However, the project’s developer said last night it was “satisfied it will have a licence to discharge sewage” from the centre so that it can open as planned on September 7th and remain in operation thereafter.

The Spencer Dock Development Company, led by Treasury Holdings, has funded and built the €380 million convention centre as a public-private partnership project. In a statement, it said it had “committed to build the pumping station and provide its agreed funding on receipt of a fully compliant planning approval” from the Dublin Docklands Development Authority.

Doubts had been cast over the planned opening of the centre, as a temporary licence granted by Dublin City Council for its connection to the local sewerage outfall is to expire at the end of the month.

The council said yesterday, however, that it would grant an extension until the end of September.

The docklands authority said yesterday that the developer had only recently sought to make changes to the planned sewerage facilities for the centre.

As a result it had not yet been able to grant consent for the sewerage element of the project.

The authority, which is responsible for planning decisions on the facility, said it had received an application for consent for the changes from the developer only within the last month.

The authority had initially given planning approval for the pumping station in 2005, it said. However the developer subsequently sought permission to alter the station to connect it to an adjacent planned residential complex, including senior citizens accommodation. The complex and that pumping station were never subsequently built.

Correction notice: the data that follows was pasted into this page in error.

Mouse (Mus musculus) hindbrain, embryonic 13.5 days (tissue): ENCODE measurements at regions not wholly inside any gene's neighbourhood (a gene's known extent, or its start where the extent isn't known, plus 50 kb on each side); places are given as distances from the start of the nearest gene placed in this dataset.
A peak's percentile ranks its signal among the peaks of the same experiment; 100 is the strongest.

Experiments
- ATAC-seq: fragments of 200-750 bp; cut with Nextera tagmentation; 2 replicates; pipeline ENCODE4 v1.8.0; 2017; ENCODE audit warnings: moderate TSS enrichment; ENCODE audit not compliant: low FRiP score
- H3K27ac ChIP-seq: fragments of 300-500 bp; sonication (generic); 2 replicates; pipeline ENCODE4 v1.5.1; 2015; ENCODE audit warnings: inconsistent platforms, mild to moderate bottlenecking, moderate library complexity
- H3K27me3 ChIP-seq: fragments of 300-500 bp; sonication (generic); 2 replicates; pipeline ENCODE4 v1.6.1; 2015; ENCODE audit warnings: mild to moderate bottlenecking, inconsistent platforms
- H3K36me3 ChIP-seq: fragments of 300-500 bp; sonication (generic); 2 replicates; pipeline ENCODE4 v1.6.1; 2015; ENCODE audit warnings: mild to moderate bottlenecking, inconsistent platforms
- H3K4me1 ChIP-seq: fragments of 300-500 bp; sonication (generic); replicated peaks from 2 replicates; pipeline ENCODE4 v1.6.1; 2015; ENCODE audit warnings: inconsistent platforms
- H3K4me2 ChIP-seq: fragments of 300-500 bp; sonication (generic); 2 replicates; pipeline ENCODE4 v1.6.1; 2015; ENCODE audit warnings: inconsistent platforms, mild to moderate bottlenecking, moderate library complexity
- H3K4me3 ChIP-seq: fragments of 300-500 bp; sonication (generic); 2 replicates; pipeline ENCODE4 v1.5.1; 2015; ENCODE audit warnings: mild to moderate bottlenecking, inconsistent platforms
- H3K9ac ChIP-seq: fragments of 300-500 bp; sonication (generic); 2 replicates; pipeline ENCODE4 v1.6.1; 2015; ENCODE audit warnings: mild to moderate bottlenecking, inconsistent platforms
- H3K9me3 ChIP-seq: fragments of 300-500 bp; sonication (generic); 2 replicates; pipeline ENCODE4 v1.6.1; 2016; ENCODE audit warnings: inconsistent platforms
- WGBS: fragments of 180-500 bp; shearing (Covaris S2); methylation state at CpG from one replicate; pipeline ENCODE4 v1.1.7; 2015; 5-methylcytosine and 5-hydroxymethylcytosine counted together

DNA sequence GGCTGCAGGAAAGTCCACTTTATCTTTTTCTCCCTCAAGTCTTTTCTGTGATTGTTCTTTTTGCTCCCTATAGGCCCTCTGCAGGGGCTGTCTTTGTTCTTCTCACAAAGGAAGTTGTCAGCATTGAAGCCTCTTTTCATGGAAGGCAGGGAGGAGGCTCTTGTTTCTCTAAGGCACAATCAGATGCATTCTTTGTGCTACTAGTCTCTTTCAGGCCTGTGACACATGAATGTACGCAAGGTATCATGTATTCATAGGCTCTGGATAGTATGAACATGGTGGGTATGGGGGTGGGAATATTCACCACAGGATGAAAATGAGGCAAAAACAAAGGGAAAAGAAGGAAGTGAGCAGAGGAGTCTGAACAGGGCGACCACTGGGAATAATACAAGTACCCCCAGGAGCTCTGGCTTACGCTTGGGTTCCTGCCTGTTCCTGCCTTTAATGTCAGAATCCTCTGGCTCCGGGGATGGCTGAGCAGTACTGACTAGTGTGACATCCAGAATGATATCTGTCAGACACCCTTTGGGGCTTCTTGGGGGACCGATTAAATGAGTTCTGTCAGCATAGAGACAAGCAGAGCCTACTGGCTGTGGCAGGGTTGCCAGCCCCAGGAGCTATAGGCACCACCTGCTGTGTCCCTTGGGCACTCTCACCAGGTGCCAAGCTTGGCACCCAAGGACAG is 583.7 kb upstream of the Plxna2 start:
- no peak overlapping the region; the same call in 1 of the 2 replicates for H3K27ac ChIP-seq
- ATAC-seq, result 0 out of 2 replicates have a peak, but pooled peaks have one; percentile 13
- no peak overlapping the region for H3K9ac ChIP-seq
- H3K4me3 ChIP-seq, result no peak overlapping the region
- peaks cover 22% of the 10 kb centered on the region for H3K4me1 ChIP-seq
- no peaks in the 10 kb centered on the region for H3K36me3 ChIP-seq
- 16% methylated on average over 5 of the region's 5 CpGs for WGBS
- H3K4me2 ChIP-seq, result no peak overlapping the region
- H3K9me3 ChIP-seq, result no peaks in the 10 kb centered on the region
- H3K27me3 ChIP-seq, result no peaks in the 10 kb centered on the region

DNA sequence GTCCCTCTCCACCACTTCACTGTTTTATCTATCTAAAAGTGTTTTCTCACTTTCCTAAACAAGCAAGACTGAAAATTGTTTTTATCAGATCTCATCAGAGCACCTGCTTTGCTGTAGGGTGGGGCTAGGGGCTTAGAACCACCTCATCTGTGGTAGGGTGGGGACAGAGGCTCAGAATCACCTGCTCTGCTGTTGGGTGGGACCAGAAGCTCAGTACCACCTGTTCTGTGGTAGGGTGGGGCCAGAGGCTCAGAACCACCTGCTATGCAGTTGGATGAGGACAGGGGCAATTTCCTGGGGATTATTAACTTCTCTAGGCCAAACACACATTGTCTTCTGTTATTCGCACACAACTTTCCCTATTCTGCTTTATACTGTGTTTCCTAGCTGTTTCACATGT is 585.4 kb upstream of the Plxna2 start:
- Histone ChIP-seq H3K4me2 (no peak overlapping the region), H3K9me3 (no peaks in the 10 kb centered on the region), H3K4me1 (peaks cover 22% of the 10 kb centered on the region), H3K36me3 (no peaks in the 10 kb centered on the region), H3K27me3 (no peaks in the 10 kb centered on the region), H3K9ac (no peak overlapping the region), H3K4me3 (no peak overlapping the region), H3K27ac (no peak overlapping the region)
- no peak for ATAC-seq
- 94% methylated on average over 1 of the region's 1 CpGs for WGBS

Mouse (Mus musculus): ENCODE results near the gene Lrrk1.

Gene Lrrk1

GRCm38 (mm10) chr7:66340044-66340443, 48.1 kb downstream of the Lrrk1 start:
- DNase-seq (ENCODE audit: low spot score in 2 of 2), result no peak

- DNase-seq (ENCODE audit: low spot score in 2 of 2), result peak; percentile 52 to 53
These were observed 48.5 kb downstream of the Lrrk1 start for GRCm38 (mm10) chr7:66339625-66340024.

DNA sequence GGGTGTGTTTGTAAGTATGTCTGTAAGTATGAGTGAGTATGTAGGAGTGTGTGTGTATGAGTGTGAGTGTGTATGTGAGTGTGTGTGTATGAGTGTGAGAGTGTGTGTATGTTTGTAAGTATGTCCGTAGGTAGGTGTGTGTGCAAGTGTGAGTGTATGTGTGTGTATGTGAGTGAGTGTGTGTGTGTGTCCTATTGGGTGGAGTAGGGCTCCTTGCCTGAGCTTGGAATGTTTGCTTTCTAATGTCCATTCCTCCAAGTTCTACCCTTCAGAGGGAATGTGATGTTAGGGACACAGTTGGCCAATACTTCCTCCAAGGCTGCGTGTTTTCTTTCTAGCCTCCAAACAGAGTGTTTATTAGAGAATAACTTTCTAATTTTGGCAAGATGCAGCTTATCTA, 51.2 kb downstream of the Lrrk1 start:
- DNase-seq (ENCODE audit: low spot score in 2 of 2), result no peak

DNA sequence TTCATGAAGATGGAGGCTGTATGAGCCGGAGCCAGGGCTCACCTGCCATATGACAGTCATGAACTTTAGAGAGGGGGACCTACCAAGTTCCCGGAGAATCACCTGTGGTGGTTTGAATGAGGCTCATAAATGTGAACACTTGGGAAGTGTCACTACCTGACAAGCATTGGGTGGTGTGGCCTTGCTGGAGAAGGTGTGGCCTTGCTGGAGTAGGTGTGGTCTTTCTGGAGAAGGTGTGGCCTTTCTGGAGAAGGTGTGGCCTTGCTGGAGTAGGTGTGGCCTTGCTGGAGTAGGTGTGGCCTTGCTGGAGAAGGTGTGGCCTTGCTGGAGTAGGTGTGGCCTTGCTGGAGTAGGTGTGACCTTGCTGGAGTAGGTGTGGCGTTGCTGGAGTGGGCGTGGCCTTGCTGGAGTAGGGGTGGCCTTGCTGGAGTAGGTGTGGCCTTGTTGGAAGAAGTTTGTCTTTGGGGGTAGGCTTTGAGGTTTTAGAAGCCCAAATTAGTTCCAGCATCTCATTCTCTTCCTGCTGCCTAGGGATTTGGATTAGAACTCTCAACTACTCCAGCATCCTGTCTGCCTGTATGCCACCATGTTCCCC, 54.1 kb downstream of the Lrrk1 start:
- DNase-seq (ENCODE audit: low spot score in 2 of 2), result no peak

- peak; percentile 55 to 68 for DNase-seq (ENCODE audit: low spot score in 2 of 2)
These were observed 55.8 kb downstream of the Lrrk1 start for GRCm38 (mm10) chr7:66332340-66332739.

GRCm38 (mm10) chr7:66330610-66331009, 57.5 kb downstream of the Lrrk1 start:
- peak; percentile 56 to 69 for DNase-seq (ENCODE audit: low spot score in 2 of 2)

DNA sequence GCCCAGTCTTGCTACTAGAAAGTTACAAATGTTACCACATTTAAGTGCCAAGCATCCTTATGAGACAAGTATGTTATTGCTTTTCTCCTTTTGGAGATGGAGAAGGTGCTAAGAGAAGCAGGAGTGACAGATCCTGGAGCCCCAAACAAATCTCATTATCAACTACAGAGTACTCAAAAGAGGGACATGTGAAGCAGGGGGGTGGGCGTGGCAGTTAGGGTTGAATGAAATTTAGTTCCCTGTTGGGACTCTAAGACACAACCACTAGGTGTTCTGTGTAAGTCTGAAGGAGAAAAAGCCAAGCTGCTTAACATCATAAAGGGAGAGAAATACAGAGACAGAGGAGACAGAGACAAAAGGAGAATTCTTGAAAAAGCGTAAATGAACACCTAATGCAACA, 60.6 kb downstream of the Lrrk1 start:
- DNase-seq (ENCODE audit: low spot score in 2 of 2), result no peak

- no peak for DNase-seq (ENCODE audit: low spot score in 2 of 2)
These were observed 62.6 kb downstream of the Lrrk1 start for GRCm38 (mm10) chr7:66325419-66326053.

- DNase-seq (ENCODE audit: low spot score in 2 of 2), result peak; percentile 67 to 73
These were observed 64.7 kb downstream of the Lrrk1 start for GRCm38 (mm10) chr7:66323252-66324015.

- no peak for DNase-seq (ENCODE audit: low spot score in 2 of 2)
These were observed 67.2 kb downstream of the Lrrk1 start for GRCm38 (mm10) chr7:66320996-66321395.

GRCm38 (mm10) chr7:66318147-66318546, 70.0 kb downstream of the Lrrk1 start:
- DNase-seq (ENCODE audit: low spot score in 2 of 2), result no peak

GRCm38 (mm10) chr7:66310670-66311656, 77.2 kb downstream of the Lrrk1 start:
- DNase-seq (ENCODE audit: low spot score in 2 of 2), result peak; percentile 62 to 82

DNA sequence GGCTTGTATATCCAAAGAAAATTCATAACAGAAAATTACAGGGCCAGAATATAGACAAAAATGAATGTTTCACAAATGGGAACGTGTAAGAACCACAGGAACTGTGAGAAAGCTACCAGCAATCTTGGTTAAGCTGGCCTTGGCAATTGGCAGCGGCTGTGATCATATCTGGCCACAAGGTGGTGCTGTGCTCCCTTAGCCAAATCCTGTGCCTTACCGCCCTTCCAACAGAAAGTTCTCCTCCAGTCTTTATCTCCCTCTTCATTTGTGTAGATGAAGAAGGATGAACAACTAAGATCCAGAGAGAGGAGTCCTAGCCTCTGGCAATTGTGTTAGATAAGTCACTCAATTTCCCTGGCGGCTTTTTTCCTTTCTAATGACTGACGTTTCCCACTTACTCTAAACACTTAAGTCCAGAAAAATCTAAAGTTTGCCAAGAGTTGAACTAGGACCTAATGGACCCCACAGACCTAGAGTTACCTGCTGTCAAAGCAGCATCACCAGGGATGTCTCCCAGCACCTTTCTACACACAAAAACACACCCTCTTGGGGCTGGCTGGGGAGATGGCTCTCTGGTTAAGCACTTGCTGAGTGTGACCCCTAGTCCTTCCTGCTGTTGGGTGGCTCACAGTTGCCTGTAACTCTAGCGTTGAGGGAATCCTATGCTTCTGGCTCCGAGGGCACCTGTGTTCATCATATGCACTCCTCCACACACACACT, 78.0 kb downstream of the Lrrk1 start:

A spokesman for the authority said that because the latest application for changes was only recently received and because of the nature of the changes, careful consideration of the proposal was required.

“Our first responsibility is to make sure health and safety in the area is not compromised and there are no malodorous emissions into the area.” He said the authority said it expected to reach a decision within weeks.

It is estimated that the sewerage facility, which would pump about 600 litres of sewage per second from the convention centre at Spencer Dock to the waste water treatment plant at Ringsend, could be built within six to eight months.

The facility is connected to the local drainage network which Dublin City Council has said is already operating at capacity.

Fine Gael environment spokesman Phil Hogan described the situation as “a fiasco” which was the latest example of “the lack of oversight and inadequate planning expertise” deployed by the docklands authority.

The authority had already exposed taxpayers to a potential €500 million loss on the Irish Glass Bottle site, Mr Hogan said, and the reputational and economic damage which would be caused if planned events at the convention centre had to be cancelled over bad sewerage planning would be a major setback for Dublin city.

“The docklands authority has come to represent the waste, incompetence and excess of the celtic tiger years under Fianna Fáil. And it sums up the lack of joined-up thinking that has brought Ireland to the brink.

“If there’s anything that needs to be flushed down the toilet, it’s the [docklands authority],” he said.

Irish Times


Review of decision on landfill sought

AN APPLICATION is to be made to the High Court seeking a judicial review of the decision to grant a licence to Fingal County Council for a landfill site at Nevitt near Lusk in north Co Dublin.

Gemma Larkin of Walshtown, Lusk, Co Dublin, a member of the Nevitt Lusk Action Group (NLAG), is seeking a review of the decision by the Environmental Protection Agency (EPA) in May this year to grant a licence for the landfill site.

The 300,000-tonne capacity landfill site, in which an estimated one-sixth of the State’s waste is to be dumped, is subject to more than 250 conditions relating to environment management operation, control and monitoring.